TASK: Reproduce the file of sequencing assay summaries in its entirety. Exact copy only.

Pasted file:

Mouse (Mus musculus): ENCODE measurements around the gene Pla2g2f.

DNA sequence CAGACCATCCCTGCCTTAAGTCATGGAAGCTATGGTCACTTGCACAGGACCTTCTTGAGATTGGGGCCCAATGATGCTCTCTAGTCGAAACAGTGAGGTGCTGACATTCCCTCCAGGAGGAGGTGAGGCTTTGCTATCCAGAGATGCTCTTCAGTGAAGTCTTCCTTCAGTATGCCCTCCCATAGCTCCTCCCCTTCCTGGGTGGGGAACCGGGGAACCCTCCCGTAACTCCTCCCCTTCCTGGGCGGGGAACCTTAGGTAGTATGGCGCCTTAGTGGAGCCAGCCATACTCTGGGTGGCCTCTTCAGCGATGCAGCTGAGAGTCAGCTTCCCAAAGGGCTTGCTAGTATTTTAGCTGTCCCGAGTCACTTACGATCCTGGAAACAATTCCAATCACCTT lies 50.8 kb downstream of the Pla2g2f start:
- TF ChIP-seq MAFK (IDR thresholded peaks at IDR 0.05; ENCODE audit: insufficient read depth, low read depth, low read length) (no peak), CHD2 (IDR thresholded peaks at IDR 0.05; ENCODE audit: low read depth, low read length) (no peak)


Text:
Mouse (Mus musculus): ENCODE measurements around the gene Pla2g2f.

DNA sequence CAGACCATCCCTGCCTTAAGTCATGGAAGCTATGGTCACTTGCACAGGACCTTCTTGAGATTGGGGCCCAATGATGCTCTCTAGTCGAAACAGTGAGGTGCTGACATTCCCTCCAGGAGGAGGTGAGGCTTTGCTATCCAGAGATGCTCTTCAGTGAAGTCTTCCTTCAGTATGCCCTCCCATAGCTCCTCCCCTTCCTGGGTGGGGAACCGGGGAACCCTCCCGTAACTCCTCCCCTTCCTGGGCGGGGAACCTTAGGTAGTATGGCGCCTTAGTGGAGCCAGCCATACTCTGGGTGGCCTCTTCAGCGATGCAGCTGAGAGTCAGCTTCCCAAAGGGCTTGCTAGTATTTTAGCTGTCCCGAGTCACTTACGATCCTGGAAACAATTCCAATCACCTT lies 50.8 kb downstream of the Pla2g2f start:
- TF ChIP-seq MAFK (IDR thresholded peaks at IDR 0.05; ENCODE audit: insufficient read depth, low read depth, low read length) (no peak), CHD2 (IDR thresholded peaks at IDR 0.05; ENCODE audit: low read depth, low read length) (no peak)